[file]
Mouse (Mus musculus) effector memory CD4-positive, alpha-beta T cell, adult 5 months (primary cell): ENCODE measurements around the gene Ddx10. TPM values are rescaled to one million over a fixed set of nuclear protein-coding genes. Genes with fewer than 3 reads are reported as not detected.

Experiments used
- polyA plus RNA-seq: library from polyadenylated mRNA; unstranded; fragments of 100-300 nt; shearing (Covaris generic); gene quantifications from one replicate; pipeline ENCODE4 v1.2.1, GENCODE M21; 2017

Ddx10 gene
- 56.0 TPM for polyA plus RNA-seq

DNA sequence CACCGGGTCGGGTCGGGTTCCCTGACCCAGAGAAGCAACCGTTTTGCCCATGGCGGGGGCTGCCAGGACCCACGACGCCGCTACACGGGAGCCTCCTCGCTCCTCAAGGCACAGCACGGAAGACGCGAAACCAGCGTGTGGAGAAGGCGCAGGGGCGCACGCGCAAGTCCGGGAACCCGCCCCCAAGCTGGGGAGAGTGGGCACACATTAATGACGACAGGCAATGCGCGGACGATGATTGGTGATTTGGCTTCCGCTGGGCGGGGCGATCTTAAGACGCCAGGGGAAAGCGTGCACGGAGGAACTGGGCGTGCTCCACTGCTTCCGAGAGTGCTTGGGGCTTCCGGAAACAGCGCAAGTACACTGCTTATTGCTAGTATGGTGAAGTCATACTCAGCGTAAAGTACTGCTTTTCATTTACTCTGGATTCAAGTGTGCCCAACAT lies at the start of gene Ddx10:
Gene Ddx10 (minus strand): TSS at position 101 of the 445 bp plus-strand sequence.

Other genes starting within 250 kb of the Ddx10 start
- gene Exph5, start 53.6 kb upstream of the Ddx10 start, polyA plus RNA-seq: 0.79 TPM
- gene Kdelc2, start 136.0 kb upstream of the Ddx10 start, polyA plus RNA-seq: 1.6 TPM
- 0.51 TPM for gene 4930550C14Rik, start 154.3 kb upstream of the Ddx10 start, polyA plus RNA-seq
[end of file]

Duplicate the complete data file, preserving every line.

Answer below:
Mouse (Mus musculus) effector memory CD4-positive, alpha-beta T cell, adult 5 months (primary cell): ENCODE measurements around the gene Ddx10. TPM values are rescaled to one million over a fixed set of nuclear protein-coding genes. Genes with fewer than 3 reads are reported as not detected.

Experiments used
- polyA plus RNA-seq: library from polyadenylated mRNA; unstranded; fragments of 100-300 nt; shearing (Covaris generic); gene quantifications from one replicate; pipeline ENCODE4 v1.2.1, GENCODE M21; 2017

Ddx10 gene
- 56.0 TPM for polyA plus RNA-seq

DNA sequence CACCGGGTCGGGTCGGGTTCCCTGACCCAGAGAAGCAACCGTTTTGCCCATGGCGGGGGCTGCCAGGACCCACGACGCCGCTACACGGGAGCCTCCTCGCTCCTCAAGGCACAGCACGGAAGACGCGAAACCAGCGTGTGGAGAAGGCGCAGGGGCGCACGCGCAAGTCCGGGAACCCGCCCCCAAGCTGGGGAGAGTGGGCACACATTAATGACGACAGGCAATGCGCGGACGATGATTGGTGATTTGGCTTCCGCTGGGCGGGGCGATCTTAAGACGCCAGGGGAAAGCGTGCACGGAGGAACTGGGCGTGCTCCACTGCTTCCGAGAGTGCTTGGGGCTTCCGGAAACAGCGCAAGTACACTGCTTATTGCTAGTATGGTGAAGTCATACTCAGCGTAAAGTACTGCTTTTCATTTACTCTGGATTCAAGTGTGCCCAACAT lies at the start of gene Ddx10:
Gene Ddx10 (minus strand): TSS at position 101 of the 445 bp plus-strand sequence.

Other genes starting within 250 kb of the Ddx10 start
- gene Exph5, start 53.6 kb upstream of the Ddx10 start, polyA plus RNA-seq: 0.79 TPM
- gene Kdelc2, start 136.0 kb upstream of the Ddx10 start, polyA plus RNA-seq: 1.6 TPM
- 0.51 TPM for gene 4930550C14Rik, start 154.3 kb upstream of the Ddx10 start, polyA plus RNA-seq